How To Create A Read-Worthy Opening Chapter

A classic piece of writing advice is to hook the reader with the first sentence.

While what makes a great sentence is so subjective that such advice is near impossible to achieve, it’s the sentiment that is sound. You want to grab the reader with your opening so that they’ll want to pick up and finish your book. The good news is that you have the whole first chapter to do that, and these tips to help you.

How To Create A Read-Worthy Opening Chapter

Star Intros

Barring exceptions of prologues, instances where you need to start with the killer to set up a murder, or opening your story with a flashback or flash-forward, if you can make the first character your reader meets your Main Character or the set of characters that you want them to like, do that.

The MC or lead characters are who your readers will spend most of the story with, and you’ll want to establish a rapport ASAP.

Start with your MC being heroic, or in a situation that will garner sympathy (Save The Cat!). If your leads are two best friends, a couple, or a pairing verging on being a couple, use those dynamics.

Hit the reader with fun, flirty, or well-established friendship vibes and chances are they’ll relate to it and want to see where things go, which is the first step to a read-worthy opening. For the second step (and more), read on…

World Peek

Step two: world peek!

There’s nothing worse than an opening where the reader has no idea of the setting. It’s confusing and when readers are confused, they get frustrated. Don’t do that to yourself, especially in the opening chapter, when you have such little time to get things moving.

To create a read-worthy opening, you’ll want to establish a peek at your book world. It’s only a peek because the first chapter is not the time or place to info-dump every little thing about how your book world functions.

If you’re working in the known, modern world, it’s easy to quickly establish this for your readers. Your MC could be using their smartphone waiting for an Uber. Just those two simple things will let the reader know where and when they are just as easily as a description of your MC in full armor galloping across a field on a horse preparing to draw their sword means that they aren’t in modern times.

Choose simple key elements to highlight what will place your characters and readers in your world and leave everything else for the following chapters. You have an entire book to world-build. Include just a peek and pique the reader’s interest instead, encouraging them to read on.

99 Problems

Generally, you’re not writing this story because life for your MC is perfect. Your story is being written because they have a problem.

It could be huge like they woke up next to a dead body, the murder weapon in their bloody hand, and no recollection of what had happened. Or they could have just lost their job, one of many problems that are snowballing around them and threatening to unravel their carefully curated life.

Problems for your characters move the plot forward. They also make for a great opening. If you can work a good problem into your first chapter and bait the reader into wanting to know how it pans out or will be solved, then you’ve got another reason for readers to keep going once they’ve cracked open your book.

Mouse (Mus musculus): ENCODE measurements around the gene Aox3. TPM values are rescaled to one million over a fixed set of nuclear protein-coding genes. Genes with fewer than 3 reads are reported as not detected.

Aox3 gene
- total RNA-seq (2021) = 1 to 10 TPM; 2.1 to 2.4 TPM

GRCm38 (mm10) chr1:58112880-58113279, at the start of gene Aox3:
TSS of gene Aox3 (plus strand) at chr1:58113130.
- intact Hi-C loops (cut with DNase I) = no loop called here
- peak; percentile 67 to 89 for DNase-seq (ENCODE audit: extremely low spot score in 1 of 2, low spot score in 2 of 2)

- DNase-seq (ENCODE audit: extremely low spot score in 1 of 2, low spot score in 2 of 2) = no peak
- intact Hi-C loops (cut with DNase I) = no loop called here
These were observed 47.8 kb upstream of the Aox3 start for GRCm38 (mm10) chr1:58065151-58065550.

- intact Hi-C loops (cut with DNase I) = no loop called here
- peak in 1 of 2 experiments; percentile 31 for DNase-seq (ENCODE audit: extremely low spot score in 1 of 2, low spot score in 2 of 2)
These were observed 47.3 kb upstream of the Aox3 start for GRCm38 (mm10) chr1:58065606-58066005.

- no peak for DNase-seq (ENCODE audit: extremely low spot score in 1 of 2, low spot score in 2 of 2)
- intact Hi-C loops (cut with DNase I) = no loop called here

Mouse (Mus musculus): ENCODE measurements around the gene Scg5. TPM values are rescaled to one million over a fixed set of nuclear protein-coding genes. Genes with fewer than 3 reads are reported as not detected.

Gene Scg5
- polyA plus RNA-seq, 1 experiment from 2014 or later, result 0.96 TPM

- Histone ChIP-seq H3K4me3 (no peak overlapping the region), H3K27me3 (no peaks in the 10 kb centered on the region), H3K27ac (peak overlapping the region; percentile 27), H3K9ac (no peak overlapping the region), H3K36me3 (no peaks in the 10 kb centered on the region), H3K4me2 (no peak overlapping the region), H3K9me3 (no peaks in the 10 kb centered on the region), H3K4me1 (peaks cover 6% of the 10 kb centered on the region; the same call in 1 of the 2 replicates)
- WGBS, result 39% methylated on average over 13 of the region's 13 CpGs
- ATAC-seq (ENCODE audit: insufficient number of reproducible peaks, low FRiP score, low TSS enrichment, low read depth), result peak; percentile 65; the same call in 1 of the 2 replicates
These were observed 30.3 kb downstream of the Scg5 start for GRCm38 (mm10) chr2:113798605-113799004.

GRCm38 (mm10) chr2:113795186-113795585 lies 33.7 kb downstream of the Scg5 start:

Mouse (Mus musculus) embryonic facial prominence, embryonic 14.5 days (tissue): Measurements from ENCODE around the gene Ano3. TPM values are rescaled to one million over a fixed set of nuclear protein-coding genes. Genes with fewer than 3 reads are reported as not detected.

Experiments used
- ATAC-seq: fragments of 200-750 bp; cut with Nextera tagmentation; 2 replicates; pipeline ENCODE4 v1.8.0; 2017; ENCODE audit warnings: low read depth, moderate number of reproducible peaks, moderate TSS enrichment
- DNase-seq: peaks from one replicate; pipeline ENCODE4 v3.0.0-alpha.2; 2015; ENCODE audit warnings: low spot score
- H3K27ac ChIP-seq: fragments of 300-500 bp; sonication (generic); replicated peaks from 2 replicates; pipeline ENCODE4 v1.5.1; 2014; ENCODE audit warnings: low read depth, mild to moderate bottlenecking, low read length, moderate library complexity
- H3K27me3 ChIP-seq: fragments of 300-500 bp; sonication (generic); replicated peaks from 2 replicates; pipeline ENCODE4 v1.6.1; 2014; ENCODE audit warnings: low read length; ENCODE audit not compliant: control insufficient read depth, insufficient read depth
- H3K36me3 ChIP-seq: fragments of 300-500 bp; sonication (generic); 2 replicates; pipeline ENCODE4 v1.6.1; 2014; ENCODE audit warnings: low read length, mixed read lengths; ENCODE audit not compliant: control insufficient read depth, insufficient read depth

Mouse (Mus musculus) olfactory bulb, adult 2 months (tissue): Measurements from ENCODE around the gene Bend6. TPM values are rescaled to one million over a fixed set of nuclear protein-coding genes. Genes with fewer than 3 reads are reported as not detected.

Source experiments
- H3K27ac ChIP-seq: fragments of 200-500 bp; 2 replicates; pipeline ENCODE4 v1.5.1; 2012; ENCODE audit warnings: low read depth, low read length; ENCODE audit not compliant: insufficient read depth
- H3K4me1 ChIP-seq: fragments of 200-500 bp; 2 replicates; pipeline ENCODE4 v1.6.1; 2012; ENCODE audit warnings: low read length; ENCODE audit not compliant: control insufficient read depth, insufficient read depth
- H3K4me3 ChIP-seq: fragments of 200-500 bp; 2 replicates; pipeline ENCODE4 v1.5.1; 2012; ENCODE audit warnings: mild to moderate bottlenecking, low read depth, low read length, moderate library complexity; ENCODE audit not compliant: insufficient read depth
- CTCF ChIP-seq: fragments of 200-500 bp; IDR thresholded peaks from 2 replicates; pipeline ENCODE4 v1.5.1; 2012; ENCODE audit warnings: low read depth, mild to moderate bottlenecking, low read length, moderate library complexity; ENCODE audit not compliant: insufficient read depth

Stellar Starts

Another classic piece of writing advice is to start where the story starts. If hearing/reading that advice makes you roll your eyes because, of course, you’ve started where the story starts, are you sure?

Let’s say you’re writing a heist caper and you’ve opened your first chapter with the would-be robbers in a van at dusk staking out the bank they’re about to rob. With this type of opening, you’re introducing the MC and any secondary characters, and you’re establishing a setting and time. The dialogue between characters even spells out the plan as they run through their checks. You’re doing everything right for an opening chapter. But, what if instead of starting your book at the planning of the heist, you start it right in the middle?

The same characters are introduced. You’re still establishing the setting as a bank, but you’ve put the reader right in the action. They’re there with the characters as they’re pulling off the heist, perhaps right when everything is going to plan or going wrong.

Anything you wanted to introduce with the slower van opening, such as a connection between the MC and their accomplice or the reason for the heist can all be given after the start, dripped in as the story moves along to create an air of mystery with unanswered questions. Starting where the meat of the story starts gives your book the best opening, so double-check that you’ve done that.

If you feel you have, another stellar start tip is to establish the tone of your book. If it’s horror, and you’ve opened with anything but something creepy, it’ll only lead to confusion for your readers when chapter 2 kicks off with a demon hunt.

If you can nail the start of your book with the right tone, where the story starts, a problem that shakes up the MC’s world, a peek at the world that is being shaken up, and a good intro to the MC and/or secondary characters then you’ve created a read-worthy opening chapter! Now, just repeat that for every chapter after, and every other book you’ll write.

— K.M. Allan

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27 thoughts on “How To Create A Read-Worthy Opening Chapter

  1. Grant at Tame Your Book!

    Excellent advice, Kate! You got me to thinking about how many of your recommendations apply to most of the scenes within a chapter. Thanks for the inspiration.

    Liked by 1 person

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